55 votes

How to explain Monty Hall problem when they just don't get it

For some reason, the 'extend it to 100 doors and eliminate 98' explanation doesn't make it any clearer for me. Rather than talk about probabilities as fractions, I explain it this way: "If you ...
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  • 1,214
29 votes
Accepted

How to explain Monty Hall problem when they just don't get it

Your explanation, by the way, is very elegant. As an experienced mathematician, I see immediately that it cuts right to the heart of the matter and admits no ambiguity. Unfortunately, this is ...
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  • 1,083
20 votes

How to explain Monty Hall problem when they just don't get it

There isn't any sure-fire method of explaining anything, and especially in math. But specifically in the case of the Monty Hall problem it has been proven by extensive experience that many individuals ...
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19 votes

How to explain Monty Hall problem when they just don't get it

Perhaps it's not the explanation that's the problem. I suggest you have them explain to you their understanding of the problem. Listening to their justification might reveal why your explanation is ...
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  • 7,405
14 votes

How to explain Monty Hall problem when they just don't get it

I've had best luck by simplifying the problem to asking whether you want to pick one door or two doors. Everyone understands they'd be better off picking two doors. At that point I tell them to just ...
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  • 241
13 votes

How to explain Monty Hall problem when they just don't get it

I found the most helpful way to think about the problem is to expand it to a larger number of doors. For example, if you have them select from 100 doors, where 99 are losers and 1 is a winner. Then ...
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11 votes

Challenge questions for extremely bright kids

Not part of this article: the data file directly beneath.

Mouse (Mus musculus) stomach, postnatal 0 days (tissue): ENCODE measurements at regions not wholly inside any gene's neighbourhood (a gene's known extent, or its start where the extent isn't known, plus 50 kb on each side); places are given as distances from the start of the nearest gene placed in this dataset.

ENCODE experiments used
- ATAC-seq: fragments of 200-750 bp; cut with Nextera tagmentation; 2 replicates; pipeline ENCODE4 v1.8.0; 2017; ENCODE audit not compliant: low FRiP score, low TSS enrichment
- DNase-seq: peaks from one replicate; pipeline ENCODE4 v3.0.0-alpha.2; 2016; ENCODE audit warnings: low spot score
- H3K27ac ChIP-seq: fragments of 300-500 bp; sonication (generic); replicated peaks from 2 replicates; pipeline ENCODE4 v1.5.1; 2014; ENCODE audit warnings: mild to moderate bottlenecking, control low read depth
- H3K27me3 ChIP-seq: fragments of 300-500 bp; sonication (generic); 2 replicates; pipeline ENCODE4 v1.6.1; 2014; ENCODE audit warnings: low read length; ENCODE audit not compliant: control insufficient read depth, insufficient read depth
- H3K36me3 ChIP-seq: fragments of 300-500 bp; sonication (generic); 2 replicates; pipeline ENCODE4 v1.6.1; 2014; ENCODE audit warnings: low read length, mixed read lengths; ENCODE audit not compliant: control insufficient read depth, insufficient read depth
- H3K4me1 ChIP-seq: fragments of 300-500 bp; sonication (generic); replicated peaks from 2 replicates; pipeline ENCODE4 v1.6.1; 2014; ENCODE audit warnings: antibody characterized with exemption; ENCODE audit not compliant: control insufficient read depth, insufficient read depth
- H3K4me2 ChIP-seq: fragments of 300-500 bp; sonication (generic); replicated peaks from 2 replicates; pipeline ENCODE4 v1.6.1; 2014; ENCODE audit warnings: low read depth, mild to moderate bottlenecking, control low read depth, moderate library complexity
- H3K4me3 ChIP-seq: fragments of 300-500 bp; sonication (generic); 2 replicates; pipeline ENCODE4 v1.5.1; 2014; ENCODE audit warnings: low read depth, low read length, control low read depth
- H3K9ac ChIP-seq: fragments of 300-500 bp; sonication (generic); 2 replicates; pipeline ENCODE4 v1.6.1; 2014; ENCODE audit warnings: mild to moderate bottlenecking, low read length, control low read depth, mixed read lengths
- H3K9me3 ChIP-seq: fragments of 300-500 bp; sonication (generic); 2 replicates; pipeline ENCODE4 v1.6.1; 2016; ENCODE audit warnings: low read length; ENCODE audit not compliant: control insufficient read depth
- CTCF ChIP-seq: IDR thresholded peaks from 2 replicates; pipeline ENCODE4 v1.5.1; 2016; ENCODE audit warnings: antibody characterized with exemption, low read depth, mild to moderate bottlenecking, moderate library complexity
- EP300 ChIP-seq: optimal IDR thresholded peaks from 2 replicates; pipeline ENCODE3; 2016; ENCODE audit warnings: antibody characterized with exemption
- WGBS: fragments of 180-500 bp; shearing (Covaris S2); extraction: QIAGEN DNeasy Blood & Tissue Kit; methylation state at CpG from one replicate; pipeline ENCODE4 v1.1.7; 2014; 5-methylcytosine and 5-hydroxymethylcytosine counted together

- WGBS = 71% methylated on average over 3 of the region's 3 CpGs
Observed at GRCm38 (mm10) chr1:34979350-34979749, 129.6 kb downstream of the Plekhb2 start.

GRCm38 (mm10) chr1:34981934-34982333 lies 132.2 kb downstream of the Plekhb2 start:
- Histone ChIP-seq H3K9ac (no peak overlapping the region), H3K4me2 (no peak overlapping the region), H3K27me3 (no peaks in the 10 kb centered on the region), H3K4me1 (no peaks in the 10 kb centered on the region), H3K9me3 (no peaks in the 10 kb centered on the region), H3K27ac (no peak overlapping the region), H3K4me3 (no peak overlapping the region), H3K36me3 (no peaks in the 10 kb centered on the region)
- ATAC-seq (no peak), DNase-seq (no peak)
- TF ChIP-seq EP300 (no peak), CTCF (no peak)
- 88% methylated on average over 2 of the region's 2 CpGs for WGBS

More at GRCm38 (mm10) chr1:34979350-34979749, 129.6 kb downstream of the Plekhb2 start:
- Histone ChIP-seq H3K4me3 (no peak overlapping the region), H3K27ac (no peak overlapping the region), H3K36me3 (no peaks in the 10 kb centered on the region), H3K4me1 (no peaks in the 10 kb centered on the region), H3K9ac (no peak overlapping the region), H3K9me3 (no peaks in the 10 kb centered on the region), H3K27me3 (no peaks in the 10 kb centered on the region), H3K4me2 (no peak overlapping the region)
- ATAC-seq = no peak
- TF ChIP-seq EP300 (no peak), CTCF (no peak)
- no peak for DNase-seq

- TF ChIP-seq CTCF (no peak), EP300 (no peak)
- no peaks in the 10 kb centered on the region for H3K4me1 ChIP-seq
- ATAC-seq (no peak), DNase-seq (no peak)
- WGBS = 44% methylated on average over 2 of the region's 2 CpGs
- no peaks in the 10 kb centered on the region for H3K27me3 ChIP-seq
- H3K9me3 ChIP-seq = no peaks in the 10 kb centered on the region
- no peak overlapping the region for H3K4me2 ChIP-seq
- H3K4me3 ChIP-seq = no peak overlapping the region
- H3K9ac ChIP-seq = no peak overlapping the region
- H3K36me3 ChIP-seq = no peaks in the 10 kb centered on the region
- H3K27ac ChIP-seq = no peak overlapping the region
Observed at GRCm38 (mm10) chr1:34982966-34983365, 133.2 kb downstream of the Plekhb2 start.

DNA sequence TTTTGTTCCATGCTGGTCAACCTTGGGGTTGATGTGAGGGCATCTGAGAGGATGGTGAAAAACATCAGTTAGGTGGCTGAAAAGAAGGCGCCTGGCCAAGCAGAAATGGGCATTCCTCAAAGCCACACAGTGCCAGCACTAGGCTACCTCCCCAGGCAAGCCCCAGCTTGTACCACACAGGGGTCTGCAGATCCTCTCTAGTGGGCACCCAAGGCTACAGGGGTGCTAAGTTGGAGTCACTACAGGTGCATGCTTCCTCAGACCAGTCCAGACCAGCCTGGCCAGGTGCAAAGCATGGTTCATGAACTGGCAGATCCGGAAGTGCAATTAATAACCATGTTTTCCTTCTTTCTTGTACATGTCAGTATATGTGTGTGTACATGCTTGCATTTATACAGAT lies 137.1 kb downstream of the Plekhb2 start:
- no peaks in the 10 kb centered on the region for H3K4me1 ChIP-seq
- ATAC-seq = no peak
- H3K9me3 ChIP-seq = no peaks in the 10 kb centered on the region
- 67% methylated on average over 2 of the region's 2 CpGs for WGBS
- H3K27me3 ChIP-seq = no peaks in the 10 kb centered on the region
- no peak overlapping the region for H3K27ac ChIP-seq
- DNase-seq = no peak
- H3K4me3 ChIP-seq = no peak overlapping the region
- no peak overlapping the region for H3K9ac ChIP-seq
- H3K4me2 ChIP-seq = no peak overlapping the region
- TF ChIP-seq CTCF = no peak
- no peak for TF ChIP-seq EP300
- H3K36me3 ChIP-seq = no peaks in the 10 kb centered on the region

Here are some suggestions for problem sources in English. Some of them are appropriate for very bright students studying geometry or Algebra II, but might nonetheless prove too difficult for students ...
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  • 587
9 votes

Explaining the "siblings" paradox

I think there are a few independent questions here that can be considered teaching mathematics (I will not broach the subject of how to solve the problem). First, there is: How can you state this ...
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  • 1,083
9 votes

How to explain Monty Hall problem when they just don't get it

The best sure-fire method for teaching this to people who don't want to learn it is to set up a Monty Hall style game for small stakes of real money. When they start losing 2/3 of the time, they will ...
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9 votes

How to explain Monty Hall problem when they just don't get it

I never understood it until my Maths lecturer explained it to me. Unfortunately I can't remember the exact way he explained it, but I'll try my best to remember. I really like your own explanation, so ...
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7 votes

How to explain Monty Hall problem when they just don't get it

While your explanation is correct, and easily understood by people like us, it's a bit too terse (a quality we like) for a lay person to understand. You can simply expand on it. And most importantly ...
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7 votes

Tricks for computing things in your head

I devised a trick in 8th grade for converting repeating decimals to fractions. They were teaching a very long drawn-out process. My trick basically does the same thing but for some reason they ...
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6 votes

Tricks for computing things in your head

Because of an exercise we ran every year, I accidentally memorised $\log_{10}2=0.301$, and I could find many logarithms quickly in my head using the log laws. One holiday I decided to take it a little ...
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  • 1,912
6 votes

How to explain Monty Hall problem when they just don't get it

Speaking from my own experience, a stage I had to go through before understanding any explanations of the logic and math involved was indignation at being baffled by a cheap fairground trick that ...
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6 votes

How to explain Monty Hall problem when they just don't get it

I find that most people who THINK they understand the Monty Hall Problem, actually don't. For about 5 years I was one of them, until a further insight made me understand it better. More of that at the ...